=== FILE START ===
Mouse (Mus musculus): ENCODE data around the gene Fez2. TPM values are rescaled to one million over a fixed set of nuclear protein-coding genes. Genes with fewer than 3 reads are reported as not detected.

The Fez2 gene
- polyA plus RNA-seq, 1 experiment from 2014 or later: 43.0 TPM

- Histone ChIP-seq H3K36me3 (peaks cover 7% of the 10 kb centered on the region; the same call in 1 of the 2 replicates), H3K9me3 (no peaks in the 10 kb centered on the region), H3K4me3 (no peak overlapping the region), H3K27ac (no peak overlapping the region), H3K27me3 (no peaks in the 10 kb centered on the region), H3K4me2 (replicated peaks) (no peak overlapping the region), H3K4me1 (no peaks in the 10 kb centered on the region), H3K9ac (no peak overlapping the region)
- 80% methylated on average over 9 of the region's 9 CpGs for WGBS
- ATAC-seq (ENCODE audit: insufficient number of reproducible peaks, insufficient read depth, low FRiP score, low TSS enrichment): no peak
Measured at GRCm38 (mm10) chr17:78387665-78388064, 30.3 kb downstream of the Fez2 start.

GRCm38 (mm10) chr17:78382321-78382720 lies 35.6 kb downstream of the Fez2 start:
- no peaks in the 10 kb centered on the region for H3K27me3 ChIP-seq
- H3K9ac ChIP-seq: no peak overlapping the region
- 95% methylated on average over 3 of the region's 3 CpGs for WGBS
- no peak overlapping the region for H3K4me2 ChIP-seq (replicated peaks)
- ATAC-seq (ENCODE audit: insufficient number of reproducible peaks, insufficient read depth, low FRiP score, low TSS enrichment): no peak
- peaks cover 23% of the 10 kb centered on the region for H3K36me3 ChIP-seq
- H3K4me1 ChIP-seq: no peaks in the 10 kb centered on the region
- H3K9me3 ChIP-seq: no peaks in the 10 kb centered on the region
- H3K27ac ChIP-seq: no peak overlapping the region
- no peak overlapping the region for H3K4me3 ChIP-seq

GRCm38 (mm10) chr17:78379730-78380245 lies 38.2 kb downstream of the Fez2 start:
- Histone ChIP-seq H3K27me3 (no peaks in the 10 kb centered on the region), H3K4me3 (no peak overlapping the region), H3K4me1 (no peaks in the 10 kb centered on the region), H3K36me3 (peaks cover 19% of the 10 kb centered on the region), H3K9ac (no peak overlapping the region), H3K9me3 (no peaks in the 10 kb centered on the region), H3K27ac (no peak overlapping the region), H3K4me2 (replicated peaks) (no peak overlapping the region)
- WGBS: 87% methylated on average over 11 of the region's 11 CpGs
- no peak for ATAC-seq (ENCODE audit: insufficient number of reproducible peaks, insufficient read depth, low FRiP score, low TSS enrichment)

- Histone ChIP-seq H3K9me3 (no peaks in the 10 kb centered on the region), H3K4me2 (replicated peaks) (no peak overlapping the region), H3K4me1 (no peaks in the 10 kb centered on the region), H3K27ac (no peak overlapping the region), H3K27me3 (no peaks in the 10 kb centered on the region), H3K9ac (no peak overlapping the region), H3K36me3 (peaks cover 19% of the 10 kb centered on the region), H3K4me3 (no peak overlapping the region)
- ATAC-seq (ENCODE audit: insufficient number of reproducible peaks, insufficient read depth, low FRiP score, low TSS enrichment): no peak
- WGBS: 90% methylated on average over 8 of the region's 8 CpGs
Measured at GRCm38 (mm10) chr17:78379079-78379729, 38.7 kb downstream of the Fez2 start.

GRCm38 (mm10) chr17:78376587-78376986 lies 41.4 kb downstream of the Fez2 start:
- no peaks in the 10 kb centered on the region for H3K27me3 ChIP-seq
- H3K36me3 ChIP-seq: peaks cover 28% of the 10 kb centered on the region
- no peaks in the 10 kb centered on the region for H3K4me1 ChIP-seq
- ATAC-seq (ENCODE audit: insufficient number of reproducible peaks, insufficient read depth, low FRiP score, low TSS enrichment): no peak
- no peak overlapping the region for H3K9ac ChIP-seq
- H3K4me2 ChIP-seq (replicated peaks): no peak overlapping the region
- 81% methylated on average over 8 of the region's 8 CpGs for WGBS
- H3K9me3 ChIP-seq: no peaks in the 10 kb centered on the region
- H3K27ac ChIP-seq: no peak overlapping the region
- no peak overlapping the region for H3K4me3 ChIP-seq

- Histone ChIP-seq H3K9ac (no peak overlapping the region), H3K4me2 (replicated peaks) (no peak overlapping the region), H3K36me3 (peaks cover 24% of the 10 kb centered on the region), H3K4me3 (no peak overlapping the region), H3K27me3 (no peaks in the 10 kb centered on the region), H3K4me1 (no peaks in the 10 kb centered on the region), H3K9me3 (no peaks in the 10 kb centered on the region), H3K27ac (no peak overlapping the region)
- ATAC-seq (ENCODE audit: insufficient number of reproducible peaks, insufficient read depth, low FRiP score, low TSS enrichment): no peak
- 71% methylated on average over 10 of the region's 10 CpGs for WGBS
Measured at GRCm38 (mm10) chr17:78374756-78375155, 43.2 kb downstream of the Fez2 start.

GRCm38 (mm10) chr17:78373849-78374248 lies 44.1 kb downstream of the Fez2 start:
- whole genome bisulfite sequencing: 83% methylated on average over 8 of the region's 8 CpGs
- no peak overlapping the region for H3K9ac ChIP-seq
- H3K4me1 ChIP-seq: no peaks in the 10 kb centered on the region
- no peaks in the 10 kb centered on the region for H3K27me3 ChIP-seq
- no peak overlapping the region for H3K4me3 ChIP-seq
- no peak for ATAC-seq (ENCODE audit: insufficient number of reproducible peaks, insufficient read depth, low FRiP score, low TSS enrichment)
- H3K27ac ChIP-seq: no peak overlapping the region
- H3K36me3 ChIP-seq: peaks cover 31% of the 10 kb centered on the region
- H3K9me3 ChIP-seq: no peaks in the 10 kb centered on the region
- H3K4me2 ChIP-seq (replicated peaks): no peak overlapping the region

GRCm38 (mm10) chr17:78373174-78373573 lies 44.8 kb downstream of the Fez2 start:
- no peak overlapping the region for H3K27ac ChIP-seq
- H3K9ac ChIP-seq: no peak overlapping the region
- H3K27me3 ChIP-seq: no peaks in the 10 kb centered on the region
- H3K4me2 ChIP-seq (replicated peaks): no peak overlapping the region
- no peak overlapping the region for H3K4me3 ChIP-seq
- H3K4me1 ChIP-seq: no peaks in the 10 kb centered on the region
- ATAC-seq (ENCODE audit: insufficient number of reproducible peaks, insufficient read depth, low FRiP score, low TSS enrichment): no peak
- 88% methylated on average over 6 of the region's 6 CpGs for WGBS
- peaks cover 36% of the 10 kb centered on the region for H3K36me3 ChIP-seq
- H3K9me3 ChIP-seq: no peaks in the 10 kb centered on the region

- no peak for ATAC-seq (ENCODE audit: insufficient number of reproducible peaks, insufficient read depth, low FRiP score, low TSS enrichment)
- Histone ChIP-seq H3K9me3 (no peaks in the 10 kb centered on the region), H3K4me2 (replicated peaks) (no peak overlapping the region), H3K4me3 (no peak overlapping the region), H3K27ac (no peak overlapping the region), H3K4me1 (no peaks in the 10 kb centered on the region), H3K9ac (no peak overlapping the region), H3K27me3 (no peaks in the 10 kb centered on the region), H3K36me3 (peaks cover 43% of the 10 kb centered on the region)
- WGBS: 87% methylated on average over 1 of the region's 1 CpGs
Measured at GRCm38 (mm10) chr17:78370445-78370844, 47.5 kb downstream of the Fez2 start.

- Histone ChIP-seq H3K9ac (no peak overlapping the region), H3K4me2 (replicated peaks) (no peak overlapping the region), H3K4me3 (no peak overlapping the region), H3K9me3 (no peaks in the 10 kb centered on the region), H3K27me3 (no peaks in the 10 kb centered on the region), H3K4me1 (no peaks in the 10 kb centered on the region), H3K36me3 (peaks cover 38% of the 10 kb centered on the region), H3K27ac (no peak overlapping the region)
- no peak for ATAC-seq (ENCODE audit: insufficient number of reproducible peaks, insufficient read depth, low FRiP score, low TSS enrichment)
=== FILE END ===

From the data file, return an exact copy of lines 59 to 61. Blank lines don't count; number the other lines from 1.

- H3K4me1 ChIP-seq: no peaks in the 10 kb centered on the region
- ATAC-seq (ENCODE audit: insufficient number of reproducible peaks, insufficient read depth, low FRiP score, low TSS enrichment): no peak
- 88% methylated on average over 6 of the region's 6 CpGs for WGBS